While this established practice has remained unchanged for decades, recent concerns around the safety of pesticides have led to consumers buying more organic food.
Government testing in 2017 found the presence of pesticides in 47% of British food, of which the majority were contaminated with more than one herbicide. During one year alone over 16 thousand tonnes of pesticides were used on British farms, of which nearly 300 strands are routinely used.
The fact these chemicals cannot be completely eradicated by washing or cooking has led to customers seeking an alternative, often in the form of organic food. Organic agriculture means farmers are permitted to use only 20 natural pesticides in extremely restricted circumstances, using pest controls such as citronella and clove oil which do not harm the crops or the environment.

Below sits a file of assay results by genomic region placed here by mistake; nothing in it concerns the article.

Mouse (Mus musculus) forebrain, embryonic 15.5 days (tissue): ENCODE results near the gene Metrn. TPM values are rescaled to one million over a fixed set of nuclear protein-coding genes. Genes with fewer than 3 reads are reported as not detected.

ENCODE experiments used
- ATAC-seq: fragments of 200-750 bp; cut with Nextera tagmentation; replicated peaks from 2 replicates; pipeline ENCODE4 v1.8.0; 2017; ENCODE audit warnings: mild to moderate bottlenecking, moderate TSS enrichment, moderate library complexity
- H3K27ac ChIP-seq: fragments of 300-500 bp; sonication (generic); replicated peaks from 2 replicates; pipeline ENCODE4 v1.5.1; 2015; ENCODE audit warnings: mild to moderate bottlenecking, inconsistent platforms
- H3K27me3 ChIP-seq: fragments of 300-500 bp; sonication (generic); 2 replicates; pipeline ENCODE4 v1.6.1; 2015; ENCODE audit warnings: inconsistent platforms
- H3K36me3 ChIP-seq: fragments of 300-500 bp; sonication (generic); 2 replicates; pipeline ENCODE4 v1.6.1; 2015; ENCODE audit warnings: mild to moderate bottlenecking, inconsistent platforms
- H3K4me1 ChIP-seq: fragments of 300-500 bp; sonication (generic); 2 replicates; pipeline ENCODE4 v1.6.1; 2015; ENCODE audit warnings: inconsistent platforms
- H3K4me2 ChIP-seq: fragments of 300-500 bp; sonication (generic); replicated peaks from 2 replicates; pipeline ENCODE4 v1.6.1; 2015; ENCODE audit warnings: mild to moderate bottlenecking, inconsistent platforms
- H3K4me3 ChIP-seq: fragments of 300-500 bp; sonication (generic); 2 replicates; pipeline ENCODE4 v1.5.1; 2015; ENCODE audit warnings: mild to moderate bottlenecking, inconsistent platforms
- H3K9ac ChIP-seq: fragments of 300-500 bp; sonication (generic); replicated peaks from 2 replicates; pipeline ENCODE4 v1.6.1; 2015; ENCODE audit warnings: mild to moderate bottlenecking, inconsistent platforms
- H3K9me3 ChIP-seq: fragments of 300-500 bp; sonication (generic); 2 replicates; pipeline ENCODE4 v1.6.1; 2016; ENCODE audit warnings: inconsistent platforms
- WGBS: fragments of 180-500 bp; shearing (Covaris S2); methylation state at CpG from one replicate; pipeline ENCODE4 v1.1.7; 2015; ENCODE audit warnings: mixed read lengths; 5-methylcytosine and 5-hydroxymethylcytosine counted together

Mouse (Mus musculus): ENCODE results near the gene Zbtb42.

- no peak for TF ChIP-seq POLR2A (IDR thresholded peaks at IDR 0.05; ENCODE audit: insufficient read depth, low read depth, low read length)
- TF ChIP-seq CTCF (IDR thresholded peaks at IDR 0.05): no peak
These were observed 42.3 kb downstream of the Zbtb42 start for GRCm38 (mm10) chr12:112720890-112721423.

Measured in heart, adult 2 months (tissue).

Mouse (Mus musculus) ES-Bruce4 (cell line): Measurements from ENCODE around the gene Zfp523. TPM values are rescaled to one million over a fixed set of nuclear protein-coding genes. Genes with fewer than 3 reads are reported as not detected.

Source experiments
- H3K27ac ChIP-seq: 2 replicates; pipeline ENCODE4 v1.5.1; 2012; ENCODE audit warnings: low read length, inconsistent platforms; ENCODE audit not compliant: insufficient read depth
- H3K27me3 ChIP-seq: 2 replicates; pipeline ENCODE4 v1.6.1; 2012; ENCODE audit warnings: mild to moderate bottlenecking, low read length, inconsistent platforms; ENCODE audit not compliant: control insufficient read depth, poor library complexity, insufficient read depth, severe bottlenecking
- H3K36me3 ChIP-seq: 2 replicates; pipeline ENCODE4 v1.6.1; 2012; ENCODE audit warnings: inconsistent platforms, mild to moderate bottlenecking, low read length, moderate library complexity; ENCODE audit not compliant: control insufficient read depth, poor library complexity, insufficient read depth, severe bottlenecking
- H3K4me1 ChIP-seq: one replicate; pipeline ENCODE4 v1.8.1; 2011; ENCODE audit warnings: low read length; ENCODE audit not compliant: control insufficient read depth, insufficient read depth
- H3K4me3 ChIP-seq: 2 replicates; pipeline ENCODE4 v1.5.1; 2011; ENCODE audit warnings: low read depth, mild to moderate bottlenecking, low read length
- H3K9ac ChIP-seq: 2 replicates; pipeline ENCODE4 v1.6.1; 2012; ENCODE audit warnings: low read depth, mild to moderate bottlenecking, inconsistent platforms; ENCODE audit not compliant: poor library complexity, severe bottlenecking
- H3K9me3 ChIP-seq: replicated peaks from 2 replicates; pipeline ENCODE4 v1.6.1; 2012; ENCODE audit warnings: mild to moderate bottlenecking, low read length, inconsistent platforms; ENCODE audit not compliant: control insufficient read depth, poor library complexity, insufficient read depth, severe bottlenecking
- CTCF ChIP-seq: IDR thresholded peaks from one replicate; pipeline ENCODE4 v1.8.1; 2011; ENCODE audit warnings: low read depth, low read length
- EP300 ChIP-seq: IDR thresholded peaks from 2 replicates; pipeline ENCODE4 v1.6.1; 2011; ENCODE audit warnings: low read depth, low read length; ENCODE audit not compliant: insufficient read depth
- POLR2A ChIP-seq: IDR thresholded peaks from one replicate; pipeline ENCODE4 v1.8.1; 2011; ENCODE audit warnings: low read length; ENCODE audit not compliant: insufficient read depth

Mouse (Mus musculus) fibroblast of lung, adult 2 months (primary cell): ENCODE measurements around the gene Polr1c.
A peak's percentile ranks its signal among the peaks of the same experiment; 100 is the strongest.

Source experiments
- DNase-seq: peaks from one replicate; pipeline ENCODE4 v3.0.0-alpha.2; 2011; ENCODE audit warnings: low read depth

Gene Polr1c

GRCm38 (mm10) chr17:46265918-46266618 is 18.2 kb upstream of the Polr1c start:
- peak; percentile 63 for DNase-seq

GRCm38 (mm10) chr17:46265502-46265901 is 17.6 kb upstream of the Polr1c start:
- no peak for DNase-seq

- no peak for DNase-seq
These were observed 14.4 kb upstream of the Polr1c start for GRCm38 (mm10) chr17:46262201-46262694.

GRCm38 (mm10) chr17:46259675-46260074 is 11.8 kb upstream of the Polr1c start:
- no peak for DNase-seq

Research suggests that if all farming in the UK was organic the use of pesticides would decrease by 98%; something which may contribute to the eventual depletion of insects resulting from their loss of habitat due to chemical pest controls.
While there is no definitive answer to why insects’ numbers are depleting, it is hard to ignore the fact that butterflies, bees and grasshoppers are less likely to frequent our gardens.
Climate change, deforestation and the use of pesticides are all possible reasons for the 40% decline in insect species and the endangerment of another third.
While it is difficult to ignore the decline of orangutans, polar bears and rhinos, the insects upon which the global ecosystem relies are often excluded from studies due to the difficulty in recording their numbers. Bugs and insects are necessary food for other animals, recyclers of nutrients and pollinators; the fact the majority of agricultural farming uses pesticides and land without the bushes which typically bordered fields is arguably a major cause of their current crisis.
In the past 60 years, pollinators have lost 98% of wildflower meadows in which they resided, in addition to battling the 17 thousand tonnes of insecticides used on British fields in one year alone. In spite of the fact that there is no way to know exactly why 75% of UK butterfly species have declined over the past decade, some suggest harsh agricultural practices are to blame.